During the height of the lockdown between April and June in 2020, households managed to save a whopping £54.6 billion in three months and squirrelled away 29.1% of their disposable income, which is more than double the previous record. Households were prevented from spending hundreds of pounds a month, while others battened down the hatches due to concerns about losing jobs. This left the Bank of England to forecast that the UK would save a record 15% of their disposable income in 2020.*
This is a huge achievement but does not take away from the fact that millions of people have faced particular hardships over the past year due to redundancies, furlough and reduced hours. Sadly, there are still huge inequalities with those in the retail, tourism and hospitality sectors bearing the brunt.
With no bars or clubs, hotels or hairdressers open to spend money in, outgoings decreased considerably for many. Not to mention the transport and petrol savings from not having the daily commute.
The green shoots of a life after lockdown are emerging, now that a vaccination is being rolled out and we can see a path out of lockdown, people are naturally making plans for the future.
Experts predict a surge in spending once life begins to return back to normal. We are left wondering what our spending vs saving could look like once lockdown restrictions are eased. Will such savings habits become short-lived?
The temptation to spend once this is all over is strong, no matter your current situation. We want to get out and about, whether it's spending on experiences with our loved ones like holidays, drinks and meals out, or spending on physical items like clothing, new technology and hair cuts (let’s face it, this is not a choice, the majority of us are in dire need of one of those!).
After all, a spending surge will be good for local business and the economy. But equally, if we have acquired good saving habits over the past few months, how do we keep up this momentum?
An effective practice is to look at your bank statement from 18 months ago, the daily transactions and what your money was spent on. It is expected that post-lockdown spending will increase but there are bound to be areas that we are willing to keep our cutbacks. These could be buying fewer coffees, leaving an extra month between trips to the hairdressers or working from home another day per week to save transport costs. Even if we haven’t managed to save a ‘surplus’, for some it has made us realise that we can actually get by with a little less consumption.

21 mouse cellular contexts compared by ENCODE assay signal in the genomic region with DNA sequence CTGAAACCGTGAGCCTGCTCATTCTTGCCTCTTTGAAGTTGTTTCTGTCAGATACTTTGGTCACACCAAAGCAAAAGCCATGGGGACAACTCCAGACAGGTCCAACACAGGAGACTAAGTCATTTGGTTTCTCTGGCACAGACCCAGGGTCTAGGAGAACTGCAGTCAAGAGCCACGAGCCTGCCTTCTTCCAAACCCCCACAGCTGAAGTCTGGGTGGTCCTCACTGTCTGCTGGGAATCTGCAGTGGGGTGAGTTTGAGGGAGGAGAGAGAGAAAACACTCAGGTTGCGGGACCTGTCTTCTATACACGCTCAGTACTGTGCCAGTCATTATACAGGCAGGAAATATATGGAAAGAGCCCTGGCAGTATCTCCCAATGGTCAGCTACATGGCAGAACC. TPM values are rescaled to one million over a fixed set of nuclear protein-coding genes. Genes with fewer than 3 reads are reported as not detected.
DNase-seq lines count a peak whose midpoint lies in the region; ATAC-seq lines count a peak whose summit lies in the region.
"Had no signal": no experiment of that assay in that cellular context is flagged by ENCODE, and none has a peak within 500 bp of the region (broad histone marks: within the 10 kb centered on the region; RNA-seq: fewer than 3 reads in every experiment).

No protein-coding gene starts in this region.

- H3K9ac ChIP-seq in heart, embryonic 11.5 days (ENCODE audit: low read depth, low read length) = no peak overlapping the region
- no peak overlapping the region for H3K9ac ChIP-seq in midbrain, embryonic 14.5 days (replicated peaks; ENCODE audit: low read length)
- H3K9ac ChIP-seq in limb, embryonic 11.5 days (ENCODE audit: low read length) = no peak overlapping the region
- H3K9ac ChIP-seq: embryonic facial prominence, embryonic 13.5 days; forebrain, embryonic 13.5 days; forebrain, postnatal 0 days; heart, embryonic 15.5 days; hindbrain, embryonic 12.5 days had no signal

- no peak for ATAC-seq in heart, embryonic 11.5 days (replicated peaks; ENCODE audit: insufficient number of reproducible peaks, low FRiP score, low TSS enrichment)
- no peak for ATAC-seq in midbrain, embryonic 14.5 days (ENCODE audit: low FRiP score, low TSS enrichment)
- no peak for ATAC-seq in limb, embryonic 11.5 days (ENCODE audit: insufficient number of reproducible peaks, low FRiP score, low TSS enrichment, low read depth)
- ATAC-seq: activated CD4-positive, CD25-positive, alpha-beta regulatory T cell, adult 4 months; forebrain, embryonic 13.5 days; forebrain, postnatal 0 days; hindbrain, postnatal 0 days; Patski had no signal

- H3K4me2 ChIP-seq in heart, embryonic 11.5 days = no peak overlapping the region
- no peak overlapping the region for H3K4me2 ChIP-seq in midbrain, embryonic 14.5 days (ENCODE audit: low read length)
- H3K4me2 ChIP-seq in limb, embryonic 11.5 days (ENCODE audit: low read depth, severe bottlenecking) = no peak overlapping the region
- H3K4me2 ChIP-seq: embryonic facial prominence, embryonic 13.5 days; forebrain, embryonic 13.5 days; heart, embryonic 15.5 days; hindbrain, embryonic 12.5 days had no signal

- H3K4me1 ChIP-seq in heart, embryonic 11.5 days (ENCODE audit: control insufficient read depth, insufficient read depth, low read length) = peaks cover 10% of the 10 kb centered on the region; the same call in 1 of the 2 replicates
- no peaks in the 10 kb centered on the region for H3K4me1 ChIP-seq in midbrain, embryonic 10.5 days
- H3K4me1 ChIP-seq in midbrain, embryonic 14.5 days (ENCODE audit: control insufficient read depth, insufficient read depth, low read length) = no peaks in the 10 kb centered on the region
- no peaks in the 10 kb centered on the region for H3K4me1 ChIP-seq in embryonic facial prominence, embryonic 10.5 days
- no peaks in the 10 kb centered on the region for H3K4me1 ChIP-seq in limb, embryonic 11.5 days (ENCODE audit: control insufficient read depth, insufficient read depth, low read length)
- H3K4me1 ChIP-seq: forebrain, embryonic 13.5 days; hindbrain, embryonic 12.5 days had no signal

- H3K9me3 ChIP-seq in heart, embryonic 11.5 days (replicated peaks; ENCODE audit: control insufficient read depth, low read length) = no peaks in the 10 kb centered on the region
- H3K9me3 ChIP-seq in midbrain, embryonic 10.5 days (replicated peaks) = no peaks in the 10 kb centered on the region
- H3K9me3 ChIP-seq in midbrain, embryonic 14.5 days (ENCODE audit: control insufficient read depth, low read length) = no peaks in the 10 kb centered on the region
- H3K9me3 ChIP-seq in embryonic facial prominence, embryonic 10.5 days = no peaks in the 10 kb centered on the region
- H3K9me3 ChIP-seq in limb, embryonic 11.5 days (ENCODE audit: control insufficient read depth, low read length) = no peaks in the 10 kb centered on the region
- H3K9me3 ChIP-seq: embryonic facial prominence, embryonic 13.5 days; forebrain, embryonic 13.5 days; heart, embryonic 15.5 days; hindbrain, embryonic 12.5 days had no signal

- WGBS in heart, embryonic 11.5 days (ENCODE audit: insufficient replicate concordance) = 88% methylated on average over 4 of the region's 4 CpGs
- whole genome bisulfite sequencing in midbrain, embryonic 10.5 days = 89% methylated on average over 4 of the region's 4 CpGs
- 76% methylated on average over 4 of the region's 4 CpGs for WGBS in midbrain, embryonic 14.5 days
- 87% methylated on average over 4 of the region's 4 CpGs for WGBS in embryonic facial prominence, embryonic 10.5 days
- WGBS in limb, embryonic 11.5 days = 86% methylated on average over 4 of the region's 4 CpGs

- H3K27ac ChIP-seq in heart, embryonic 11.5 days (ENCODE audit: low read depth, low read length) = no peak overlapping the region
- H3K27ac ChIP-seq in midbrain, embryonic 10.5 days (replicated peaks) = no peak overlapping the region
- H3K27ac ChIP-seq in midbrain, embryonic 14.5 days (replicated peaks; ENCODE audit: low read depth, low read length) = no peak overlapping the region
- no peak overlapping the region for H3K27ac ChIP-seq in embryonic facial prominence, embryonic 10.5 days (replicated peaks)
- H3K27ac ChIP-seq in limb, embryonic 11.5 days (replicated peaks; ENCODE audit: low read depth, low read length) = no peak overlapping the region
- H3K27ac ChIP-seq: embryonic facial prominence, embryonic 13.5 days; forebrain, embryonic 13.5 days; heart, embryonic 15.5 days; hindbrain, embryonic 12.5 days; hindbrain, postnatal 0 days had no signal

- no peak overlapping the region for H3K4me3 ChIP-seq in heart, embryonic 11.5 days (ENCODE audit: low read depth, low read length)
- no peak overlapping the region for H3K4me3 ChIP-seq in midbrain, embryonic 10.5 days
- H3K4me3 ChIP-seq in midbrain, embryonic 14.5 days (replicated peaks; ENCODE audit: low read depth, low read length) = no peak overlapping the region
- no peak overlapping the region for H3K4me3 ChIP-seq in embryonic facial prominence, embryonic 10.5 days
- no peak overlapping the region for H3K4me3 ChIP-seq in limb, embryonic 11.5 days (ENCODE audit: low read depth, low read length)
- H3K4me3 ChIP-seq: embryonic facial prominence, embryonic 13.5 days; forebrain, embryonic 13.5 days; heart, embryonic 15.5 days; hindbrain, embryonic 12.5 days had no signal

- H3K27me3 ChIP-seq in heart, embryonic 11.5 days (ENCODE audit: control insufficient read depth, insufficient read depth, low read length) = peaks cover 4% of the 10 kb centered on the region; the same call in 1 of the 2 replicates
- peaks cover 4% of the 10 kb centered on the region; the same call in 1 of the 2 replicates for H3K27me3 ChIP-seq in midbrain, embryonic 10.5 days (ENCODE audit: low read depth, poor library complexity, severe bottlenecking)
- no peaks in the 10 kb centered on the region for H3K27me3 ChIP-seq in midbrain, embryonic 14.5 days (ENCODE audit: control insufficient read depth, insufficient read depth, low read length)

Some employees have been lucky enough to pay off debts and even begin to save extra money every month. By maintaining good habits out of lockdown, this can be part of the new ‘normal’ moving forwards.
For those who are managing to save extra, there are many options – once they have built up an ‘emergency fund’, it’s time to think about increasing pension contributions and saving into an ISA. However, all of these options can at times be overwhelming and a lot to navigate, this is where HR can help.
Better financial wellbeing in the workforce has no end of benefits, enabling employees to feel less stressed and more in control. With 77% of employees saying that money worries are affecting their work, this is a chance for employers to step up and provide their employees with the right tools to look after their financial wellbeing.
We service our cars every year, but why not our finances too? MyEva is a digital financial expert which you can make available as a benefit to your employees. It takes your employees through a financial health check to understand their current circumstances and then gives simple recommendations to help improve their situation. Goals could include building up an emergency savings pot, making sure the family is protected, paying off debt, and saving into a pension.